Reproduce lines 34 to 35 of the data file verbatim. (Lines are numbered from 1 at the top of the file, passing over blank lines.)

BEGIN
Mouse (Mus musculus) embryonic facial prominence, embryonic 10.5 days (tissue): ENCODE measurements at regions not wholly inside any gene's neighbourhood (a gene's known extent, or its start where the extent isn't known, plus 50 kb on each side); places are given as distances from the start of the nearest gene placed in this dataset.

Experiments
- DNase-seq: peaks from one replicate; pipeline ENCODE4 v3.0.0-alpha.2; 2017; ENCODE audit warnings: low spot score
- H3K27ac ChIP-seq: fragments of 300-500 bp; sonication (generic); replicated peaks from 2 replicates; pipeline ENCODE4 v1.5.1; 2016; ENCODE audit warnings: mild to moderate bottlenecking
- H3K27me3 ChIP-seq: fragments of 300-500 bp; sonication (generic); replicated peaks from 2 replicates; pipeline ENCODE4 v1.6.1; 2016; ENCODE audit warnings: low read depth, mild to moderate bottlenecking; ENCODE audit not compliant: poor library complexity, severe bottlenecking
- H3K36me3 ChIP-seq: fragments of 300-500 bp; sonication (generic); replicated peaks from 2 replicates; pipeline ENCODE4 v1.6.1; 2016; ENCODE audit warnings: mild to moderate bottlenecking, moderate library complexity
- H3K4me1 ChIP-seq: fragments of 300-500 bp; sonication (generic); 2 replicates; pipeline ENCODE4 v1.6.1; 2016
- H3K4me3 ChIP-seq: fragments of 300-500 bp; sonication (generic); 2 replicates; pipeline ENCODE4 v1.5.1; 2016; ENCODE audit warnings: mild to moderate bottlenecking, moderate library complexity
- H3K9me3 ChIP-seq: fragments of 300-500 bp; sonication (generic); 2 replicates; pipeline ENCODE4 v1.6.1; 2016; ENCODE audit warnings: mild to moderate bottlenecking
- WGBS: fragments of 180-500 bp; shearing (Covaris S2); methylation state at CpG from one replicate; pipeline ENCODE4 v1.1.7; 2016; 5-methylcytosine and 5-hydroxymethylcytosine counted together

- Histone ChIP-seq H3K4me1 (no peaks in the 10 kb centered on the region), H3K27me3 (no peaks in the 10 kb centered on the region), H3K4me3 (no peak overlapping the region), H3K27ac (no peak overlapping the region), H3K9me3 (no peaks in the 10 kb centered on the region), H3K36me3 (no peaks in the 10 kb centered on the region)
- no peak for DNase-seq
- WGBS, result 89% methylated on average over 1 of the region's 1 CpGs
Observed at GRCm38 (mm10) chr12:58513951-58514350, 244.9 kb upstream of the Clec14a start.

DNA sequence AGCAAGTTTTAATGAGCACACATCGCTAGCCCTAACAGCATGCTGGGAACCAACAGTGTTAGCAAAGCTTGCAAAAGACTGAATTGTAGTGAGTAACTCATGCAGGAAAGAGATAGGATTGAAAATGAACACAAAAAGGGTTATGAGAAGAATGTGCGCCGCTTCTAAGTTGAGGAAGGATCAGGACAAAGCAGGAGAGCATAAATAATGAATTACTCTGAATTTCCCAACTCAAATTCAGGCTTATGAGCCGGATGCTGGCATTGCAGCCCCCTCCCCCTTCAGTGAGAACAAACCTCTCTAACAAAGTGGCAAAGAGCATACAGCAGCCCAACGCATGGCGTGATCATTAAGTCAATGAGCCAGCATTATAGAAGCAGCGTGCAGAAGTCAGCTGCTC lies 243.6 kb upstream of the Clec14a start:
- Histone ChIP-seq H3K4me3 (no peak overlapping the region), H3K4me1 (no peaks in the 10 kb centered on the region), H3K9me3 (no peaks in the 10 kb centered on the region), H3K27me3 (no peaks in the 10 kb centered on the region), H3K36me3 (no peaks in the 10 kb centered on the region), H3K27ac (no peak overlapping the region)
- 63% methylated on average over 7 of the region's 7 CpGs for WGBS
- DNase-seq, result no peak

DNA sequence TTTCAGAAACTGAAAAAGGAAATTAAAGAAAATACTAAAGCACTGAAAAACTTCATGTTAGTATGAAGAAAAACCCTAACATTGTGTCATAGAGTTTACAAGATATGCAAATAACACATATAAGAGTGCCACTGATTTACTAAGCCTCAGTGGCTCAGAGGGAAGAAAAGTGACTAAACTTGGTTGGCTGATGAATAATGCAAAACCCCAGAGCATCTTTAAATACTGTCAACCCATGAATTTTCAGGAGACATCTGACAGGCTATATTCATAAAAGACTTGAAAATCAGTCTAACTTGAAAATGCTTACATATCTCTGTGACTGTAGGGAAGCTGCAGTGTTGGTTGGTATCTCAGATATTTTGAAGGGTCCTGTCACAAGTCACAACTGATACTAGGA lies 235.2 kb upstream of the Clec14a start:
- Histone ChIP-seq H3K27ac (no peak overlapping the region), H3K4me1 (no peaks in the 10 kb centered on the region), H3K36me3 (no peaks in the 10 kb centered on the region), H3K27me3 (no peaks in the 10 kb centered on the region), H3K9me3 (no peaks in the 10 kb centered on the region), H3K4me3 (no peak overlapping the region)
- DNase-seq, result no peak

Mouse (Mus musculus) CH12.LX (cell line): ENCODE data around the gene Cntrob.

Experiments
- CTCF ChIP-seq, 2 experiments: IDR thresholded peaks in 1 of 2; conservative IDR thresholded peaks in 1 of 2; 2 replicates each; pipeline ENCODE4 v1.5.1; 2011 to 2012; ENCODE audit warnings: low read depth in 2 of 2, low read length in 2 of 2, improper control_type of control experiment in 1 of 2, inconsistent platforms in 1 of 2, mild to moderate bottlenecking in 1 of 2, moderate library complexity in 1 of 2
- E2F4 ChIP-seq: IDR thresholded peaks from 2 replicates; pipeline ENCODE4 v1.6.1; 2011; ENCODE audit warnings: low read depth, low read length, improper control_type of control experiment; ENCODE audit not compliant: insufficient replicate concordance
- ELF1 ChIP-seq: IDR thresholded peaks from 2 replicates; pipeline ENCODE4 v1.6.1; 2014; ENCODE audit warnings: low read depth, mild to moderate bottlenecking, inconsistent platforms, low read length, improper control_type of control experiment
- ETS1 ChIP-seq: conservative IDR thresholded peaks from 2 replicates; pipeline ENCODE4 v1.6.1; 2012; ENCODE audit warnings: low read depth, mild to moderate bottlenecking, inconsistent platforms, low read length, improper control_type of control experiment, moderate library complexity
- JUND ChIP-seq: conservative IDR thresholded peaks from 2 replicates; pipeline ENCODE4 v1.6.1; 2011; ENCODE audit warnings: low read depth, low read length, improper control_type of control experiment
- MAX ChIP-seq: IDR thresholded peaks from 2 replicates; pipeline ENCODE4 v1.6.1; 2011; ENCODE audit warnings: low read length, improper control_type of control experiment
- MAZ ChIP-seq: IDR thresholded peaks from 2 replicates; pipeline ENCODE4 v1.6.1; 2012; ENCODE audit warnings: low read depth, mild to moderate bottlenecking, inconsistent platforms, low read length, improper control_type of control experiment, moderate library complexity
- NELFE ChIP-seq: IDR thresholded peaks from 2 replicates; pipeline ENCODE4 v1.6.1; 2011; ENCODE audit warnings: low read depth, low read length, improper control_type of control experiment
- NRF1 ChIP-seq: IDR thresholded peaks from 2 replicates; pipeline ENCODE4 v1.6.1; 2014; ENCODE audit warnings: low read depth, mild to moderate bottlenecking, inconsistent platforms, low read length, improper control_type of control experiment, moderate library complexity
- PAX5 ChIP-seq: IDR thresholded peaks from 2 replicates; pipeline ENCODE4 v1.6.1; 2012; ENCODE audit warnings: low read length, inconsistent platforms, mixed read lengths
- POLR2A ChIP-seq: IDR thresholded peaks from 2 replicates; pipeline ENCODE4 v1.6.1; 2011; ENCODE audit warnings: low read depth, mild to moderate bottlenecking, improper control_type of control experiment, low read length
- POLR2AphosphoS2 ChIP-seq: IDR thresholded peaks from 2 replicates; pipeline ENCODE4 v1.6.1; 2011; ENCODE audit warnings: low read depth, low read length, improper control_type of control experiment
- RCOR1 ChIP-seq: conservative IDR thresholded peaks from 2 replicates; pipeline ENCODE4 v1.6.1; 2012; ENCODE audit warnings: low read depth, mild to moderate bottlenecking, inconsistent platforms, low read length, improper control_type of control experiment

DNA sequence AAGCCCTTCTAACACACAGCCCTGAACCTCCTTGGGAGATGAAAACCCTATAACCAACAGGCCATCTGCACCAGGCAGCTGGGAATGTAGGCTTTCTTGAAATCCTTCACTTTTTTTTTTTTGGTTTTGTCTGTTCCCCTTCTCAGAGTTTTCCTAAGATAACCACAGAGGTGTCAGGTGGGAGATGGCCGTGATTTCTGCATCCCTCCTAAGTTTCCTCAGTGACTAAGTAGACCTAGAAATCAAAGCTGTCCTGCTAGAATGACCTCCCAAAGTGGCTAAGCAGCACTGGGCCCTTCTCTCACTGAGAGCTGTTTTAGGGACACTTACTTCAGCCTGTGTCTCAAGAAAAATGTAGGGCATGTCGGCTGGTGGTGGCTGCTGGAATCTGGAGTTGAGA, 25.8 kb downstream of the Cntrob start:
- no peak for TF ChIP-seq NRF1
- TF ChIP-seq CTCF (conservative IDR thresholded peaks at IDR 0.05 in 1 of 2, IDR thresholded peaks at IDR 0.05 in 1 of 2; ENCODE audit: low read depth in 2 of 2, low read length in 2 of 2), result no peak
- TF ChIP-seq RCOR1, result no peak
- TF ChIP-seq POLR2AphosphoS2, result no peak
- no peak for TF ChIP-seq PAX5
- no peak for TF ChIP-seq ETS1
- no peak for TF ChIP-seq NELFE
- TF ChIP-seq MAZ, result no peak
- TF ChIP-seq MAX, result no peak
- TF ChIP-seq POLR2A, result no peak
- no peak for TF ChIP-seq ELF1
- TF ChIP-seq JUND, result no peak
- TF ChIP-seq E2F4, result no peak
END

- POLR2A ChIP-seq: IDR thresholded peaks from 2 replicates; pipeline ENCODE4 v1.6.1; 2011; ENCODE audit warnings: low read depth, mild to moderate bottlenecking, improper control_type of control experiment, low read length
- POLR2AphosphoS2 ChIP-seq: IDR thresholded peaks from 2 replicates; pipeline ENCODE4 v1.6.1; 2011; ENCODE audit warnings: low read depth, low read length, improper control_type of control experiment